On 15 December 2020, the European Commission published a proposalfor a Regulation on contestable and fair markets in the digital sector (Digital Markets Act) ("Proposal") establishing criteria for qualifying as "gatekeepers" the providers of the largest online platforms and imposing several new obligations on them.
According to the Proposal, the new Regulation shall apply to core platform services (i.e. online platforms) offered by "gatekeepers" to business users established in the EU or end users established or located in the EU, irrespective of the place of establishment or residence of the gatekeepers and irrespective of the law otherwise applicable to the provision of service.
Who is a "gatekeeper"?
The proposed criteria for qualifying a provider of core platform services as gatekeeper are:
- a strong economic position, significant impact on the internal market and an activity in multiple EU countries;
- a strong intermediation position, meaning linking a large user base to a large number of businesses; and
- an entrenched and durable position in the market, meaning being stable over time.
The Proposal sets out quantitative thresholds relating to the size of activity of relevant actors creating a rebuttable presumption. The company would have to notify the Commission if it considers the thresholds are met but the Commission will also be empowered with new market investigation competences with the purpose of examining practices in the digital sector, including identifying gatekeepers.
Obligations of "gatekeepers"
The Proposal provides for several new obligations (do's and don'ts) on "gatekeepers", such as:
- a prohibition to treat services and products offered by the gatekeeper itself more favorably in ranking than similar services or products offered by third parties on the gatekeeper's platform;
- a prohibition to prevent consumers from linking up to businesses outside their platforms;
- an obligation to allow their business users to access the data that they generate in their use of the gatekeeper's platform; and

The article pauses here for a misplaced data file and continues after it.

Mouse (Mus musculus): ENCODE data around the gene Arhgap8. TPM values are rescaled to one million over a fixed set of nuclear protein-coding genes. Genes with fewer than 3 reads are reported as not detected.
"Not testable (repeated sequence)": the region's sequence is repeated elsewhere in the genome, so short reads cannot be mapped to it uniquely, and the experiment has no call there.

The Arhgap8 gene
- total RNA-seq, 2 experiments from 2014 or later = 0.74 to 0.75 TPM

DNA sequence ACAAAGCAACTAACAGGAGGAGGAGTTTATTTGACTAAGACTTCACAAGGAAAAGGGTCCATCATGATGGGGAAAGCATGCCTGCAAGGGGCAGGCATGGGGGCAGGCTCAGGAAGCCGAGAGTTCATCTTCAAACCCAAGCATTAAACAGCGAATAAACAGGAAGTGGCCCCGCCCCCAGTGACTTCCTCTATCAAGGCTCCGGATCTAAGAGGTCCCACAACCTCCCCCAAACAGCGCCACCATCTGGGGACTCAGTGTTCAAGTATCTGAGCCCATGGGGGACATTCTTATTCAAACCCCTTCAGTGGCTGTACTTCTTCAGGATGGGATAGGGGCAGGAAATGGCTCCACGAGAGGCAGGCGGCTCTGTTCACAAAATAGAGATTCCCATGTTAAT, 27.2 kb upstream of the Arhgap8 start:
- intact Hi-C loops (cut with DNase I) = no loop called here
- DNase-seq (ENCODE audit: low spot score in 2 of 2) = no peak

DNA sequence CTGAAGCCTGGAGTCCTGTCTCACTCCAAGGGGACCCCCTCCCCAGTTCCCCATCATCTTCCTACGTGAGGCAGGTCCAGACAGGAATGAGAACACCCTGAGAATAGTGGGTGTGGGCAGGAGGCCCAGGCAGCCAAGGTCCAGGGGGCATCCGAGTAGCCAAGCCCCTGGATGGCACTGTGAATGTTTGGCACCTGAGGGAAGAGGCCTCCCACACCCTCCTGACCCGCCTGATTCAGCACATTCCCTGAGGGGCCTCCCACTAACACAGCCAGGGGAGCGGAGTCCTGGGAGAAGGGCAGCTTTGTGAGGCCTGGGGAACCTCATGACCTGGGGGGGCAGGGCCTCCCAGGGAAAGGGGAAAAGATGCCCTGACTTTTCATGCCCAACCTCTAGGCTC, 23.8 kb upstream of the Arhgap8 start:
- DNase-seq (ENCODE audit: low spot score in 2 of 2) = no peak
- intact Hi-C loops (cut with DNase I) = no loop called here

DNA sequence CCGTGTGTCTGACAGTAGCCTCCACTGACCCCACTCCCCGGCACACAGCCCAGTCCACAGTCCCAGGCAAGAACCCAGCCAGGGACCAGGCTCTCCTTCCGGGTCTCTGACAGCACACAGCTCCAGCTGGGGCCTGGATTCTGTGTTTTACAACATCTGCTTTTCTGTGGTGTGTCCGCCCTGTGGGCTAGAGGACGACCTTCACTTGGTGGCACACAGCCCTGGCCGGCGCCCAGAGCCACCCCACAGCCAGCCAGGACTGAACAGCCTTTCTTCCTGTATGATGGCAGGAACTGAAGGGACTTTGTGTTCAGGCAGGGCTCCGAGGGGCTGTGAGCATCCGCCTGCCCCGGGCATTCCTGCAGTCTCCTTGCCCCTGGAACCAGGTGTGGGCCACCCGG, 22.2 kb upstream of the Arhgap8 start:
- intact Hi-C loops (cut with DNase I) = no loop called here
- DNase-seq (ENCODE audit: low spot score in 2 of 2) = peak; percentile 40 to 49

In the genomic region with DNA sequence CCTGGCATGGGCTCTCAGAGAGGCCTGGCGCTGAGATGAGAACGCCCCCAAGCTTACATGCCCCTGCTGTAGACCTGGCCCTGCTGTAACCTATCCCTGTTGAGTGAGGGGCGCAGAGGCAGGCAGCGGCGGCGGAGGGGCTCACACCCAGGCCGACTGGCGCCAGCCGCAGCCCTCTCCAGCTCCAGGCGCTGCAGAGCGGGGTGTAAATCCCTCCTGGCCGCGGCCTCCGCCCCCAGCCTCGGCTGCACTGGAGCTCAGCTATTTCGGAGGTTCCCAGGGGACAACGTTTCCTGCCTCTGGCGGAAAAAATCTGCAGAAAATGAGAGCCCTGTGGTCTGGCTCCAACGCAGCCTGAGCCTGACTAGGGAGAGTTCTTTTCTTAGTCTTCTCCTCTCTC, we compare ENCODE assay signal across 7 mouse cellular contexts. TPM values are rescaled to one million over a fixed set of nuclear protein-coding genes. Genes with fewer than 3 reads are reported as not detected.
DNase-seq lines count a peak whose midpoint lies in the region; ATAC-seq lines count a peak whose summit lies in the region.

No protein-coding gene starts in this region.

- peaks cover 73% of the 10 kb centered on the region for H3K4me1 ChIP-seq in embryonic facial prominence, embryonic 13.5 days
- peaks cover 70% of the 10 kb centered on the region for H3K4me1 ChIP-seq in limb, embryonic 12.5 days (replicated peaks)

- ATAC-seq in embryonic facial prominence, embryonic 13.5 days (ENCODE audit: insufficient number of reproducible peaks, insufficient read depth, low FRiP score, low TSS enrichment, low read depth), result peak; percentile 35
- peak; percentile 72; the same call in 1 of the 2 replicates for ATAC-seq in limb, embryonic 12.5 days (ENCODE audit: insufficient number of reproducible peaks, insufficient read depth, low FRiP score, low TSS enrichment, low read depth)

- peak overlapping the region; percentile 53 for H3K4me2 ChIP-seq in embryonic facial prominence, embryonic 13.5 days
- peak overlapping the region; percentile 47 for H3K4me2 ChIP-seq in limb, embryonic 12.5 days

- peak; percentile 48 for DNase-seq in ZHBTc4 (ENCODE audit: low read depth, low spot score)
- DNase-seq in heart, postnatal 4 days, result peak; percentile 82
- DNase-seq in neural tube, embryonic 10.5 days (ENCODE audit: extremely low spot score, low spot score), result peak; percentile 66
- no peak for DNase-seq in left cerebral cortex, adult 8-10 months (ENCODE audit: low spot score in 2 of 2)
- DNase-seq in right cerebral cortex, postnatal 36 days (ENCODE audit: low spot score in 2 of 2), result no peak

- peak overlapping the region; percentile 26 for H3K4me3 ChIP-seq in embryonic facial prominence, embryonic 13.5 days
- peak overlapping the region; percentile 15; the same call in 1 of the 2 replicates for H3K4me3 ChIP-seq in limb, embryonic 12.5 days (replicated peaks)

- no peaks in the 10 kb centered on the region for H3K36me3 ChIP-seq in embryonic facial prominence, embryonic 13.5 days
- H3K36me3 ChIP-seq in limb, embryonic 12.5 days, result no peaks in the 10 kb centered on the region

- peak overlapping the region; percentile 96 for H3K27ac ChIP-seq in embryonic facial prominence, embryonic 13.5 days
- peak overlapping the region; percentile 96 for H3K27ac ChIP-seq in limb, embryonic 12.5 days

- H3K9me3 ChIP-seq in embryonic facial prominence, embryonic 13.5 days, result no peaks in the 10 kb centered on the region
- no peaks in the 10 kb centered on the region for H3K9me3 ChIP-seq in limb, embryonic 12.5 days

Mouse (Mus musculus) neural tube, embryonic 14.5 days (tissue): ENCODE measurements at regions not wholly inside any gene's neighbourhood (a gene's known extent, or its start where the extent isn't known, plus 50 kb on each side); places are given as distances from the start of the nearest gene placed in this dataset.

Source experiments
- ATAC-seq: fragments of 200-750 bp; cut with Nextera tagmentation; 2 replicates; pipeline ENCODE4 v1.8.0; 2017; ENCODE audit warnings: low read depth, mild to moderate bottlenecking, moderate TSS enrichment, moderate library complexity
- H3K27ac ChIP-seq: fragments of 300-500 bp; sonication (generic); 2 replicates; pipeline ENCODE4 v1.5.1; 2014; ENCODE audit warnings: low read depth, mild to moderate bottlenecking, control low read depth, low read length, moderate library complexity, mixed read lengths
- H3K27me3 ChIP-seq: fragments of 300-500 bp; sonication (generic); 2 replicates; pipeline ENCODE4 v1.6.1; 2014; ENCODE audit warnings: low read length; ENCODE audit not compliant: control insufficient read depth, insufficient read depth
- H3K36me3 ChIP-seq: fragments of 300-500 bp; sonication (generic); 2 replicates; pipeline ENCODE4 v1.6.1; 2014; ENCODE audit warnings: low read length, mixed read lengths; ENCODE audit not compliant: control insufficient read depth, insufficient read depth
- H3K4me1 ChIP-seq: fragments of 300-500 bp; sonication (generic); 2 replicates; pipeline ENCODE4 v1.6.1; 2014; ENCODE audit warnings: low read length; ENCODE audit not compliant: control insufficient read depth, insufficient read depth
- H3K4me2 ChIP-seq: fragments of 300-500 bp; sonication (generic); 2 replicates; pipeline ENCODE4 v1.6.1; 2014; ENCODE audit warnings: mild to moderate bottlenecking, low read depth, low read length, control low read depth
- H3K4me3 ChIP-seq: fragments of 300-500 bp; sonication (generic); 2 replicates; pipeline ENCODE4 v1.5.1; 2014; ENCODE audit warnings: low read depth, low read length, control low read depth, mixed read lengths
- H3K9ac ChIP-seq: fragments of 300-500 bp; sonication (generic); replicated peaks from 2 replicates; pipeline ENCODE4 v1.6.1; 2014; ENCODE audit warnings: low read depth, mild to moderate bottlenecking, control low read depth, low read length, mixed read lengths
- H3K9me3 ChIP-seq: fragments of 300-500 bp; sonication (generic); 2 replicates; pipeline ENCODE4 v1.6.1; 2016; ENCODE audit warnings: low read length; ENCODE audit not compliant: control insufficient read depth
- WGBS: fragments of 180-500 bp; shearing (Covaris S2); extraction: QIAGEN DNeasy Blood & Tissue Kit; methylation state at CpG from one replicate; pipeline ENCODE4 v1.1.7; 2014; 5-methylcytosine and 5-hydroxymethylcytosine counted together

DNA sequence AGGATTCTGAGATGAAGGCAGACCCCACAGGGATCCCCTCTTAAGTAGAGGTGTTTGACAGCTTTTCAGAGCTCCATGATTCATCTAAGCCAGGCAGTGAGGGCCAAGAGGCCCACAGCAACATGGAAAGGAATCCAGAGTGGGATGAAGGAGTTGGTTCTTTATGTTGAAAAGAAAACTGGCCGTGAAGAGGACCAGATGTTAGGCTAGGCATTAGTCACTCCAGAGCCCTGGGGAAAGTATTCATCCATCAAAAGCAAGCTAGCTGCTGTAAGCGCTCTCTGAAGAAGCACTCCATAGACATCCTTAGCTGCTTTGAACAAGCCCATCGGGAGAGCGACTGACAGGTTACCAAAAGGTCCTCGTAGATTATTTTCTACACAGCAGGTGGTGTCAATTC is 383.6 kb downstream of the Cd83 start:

- an obligation to provide companies advertising on their platform with the tools and information necessary for advertisers and publishers to carry out their own independent verification of their advertisements hosted by the gatekeeper.
Under the Proposal, in addition to its market investigations allowing it to qualify companies as gatekeepers, update dynamically the obligations for gatekeepers when necessary, or design remedies to tackle systematic infringement. In addition, the Commission will have the power to ensure compliance via interim measures against a "gatekeeper" on the basis of a prima facie finding of an infringement, as well as to impose fines and periodic penalty payments. The Commission will also have the power to impose structural remedies, such as ordering the break-up of a gatekeeper's business – for systematic infringement after having conducted a market investigation in this respect.
Evaluation and next steps
The Proposal aims at complementing the enforcement of competition law. The Proposal is without prejudice to Articles 101 and 102 TFEU, to the corresponding national competition rules and to other national competition rules regarding unilateral behaviour that are based on an individualised assessment of market positions and behaviour.
The European Parliament and Member States will discuss the Proposal in accordance with the ordinary legislative procedure. Once adopted, the Regulation will be directly applicable across the EU, expected at this stage for 2023. Considering its wide impact, the Proposal is controversial and lobbying from relevant actors may impact timing and content of the final text.
The content of this article is intended to provide a general guide to the subject matter. Specialist advice should be sought about your specific circumstances.